3. Does the county overmatch (contribute more county general dollars to the child welfare activities than the sharing ratios require)?
      4. Have there been any audit exceptions due to either accounting or program errors, i.e., were the errors by accountants or by child welfare staff? Were the audit exceptions resolved?
      5. Do the budget Director and the child welfare Director have regular budget and contract meetings?  Who will be the child welfare director’s primary fiscal liaison?
      6. Does the budgeting staff provide regular monthly reports?
      7. When child welfare services seek to or must initiate a new projects/program, what is the role and responsibility of fiscal staff and what is that of child welfare staff?
      8. Does the fiscal staff have any concerns that you should be made aware of?  Any suggestions for your consideration?

Materials

  1. CWDA Fiscal Essentials 101 (Please note that page 15 of Fiscal Essentials 101 shows a hard-to-read sample of an Allocation Matrix. If you would like to see a recent Allocation Matrix, go to: https://www.cwda.org/featured-content/allocation-matrix)
  2. PSSF Fact Sheet (Please note that on the last page of the PSSF document the County Fiscal Letters link does not open. Please use: http://www.cdss.ca.gov/inforesources/Letters-Regulations/Letters-and-Notices/County-Fiscal-Letters)
  3. CAPTA Fact Sheet
  4. CBCAP Fact Sheet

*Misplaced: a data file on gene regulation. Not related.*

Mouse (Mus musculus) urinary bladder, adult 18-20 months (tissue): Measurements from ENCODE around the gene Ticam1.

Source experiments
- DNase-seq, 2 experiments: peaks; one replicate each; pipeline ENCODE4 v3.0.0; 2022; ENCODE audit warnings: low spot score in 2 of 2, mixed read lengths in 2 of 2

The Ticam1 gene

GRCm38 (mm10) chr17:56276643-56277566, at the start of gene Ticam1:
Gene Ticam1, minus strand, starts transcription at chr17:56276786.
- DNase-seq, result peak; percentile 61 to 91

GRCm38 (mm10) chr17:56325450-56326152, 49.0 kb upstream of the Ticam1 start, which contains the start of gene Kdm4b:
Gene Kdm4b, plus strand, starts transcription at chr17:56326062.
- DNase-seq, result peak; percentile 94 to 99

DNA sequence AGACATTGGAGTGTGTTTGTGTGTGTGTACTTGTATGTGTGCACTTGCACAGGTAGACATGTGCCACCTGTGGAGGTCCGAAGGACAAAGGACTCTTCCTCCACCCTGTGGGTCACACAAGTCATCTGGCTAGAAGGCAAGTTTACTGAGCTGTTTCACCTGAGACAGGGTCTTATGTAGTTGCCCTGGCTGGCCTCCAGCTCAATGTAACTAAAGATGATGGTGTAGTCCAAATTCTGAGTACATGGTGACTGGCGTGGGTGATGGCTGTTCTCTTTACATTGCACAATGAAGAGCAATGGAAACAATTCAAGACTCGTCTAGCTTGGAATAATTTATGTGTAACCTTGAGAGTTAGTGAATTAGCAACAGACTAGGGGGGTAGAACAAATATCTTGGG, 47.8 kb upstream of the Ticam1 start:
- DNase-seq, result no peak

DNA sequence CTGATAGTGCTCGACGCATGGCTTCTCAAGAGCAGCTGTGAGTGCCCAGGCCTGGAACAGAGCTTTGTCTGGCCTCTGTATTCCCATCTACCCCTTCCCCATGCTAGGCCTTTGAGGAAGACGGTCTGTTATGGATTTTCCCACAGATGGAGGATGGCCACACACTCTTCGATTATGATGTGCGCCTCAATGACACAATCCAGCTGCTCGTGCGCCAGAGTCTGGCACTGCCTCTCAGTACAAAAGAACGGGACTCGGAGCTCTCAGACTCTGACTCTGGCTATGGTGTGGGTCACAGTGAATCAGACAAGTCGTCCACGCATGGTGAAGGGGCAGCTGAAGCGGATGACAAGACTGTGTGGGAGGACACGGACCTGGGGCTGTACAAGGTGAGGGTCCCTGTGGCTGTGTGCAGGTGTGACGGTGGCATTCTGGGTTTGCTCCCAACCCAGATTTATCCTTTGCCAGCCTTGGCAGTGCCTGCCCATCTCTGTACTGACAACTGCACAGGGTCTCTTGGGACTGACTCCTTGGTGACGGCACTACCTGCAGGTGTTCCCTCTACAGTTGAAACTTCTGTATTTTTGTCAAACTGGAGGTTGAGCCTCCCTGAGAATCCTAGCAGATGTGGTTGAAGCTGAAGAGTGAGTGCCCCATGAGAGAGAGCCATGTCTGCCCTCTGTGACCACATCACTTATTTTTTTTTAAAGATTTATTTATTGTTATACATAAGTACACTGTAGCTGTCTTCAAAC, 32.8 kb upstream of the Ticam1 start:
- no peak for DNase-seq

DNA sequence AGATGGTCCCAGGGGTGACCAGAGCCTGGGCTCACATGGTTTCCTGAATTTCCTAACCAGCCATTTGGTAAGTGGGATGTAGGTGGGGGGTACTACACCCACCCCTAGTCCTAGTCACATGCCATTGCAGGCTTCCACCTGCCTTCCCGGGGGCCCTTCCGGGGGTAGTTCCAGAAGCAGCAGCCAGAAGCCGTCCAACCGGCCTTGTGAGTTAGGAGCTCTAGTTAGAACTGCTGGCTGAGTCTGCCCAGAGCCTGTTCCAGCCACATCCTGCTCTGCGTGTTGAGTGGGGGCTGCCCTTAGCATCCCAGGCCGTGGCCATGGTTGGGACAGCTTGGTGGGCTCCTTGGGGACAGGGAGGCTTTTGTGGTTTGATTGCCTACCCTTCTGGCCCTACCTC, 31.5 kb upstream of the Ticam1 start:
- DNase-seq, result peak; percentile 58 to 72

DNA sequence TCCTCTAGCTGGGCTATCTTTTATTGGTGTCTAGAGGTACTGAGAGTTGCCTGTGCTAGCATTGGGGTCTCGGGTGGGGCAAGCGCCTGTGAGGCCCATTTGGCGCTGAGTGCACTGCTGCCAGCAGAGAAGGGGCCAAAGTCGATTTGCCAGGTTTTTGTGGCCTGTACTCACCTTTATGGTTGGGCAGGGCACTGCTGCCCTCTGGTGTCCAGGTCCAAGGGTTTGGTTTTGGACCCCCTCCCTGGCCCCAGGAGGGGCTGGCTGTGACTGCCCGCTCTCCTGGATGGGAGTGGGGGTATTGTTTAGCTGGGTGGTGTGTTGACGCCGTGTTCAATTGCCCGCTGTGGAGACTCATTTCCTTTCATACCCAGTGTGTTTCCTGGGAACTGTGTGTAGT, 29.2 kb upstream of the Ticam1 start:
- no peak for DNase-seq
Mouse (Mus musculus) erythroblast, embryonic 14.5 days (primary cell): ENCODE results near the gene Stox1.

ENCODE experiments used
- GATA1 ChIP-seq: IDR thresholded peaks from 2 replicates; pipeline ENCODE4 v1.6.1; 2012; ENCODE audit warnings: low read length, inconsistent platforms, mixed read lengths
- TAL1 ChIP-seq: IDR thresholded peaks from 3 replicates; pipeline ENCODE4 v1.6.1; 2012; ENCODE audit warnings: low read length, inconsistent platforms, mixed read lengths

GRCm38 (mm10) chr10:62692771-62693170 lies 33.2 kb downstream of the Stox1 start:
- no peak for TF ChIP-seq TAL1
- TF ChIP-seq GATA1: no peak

5. Information about child welfare services funding: Report to the Contra Costa County FAMILY AND HUMAN SERVICES COMMITTEE, October 2017, Children & Family Services FUNDING STREAMS AND PREVENTION SERVICES
  6. Summary presentation that accompanies the above-named report:
  7. One county’s Chart of Child Welfare Services Programs (4 pages)

Segment #2: Time studies, County expense claims

Reading and Activities: 1 to 2 hours

Coaching: 1 hour

Learning Objective

The Director will learn about the time study process and county expense claims.

Content

  • Time Studies
    • Purpose: Method of claiming staff salaries, benefits, and overhead costs.
    • County staff spend time studying various program codes to capture activity and allocate costs to various programs.
    • Total Full Time Equivalents for work activity determine the Federal and State revenue, which are subject to funding limitations.
    • When child welfare services are understaffed:
      • An opportunity to maximize revenue for mandated activities is lost.
      • Since overhead costs are shared, fewer Child Welfare staff time study hours result in a higher percentage of overhead costs being shifted to other agency programs with capped allocations. The same is true for other social services programs that time study. So, if Eligibility services in your county are understaffed, overhead costs are borne by CWS.
  • The time study process
    • The time study process is a work activity survey to document what programs and tasks staff were engaged in during a specific time period. Each child welfare staff person completes a document indicating what activities s/he worked on during the month.
    • Each quarter time study information must be summarized by categories for input into the county expense claim (CEC).
    • Some examples of categories:
      • Support Staff Pools
      • Admin Generic
      • Admin Program
      • Clerical
      • EDP (Electronic Data Processing)
      • SDD (Staff Development Department)
      • Caseworker Pools
      • Social Services Workers
      • Eligibility Workers
      • Employment Service Workers
      • Fraud Workers
    • Each Time Study Summary displays the total hours by program as reported by staff in the respective salary pool.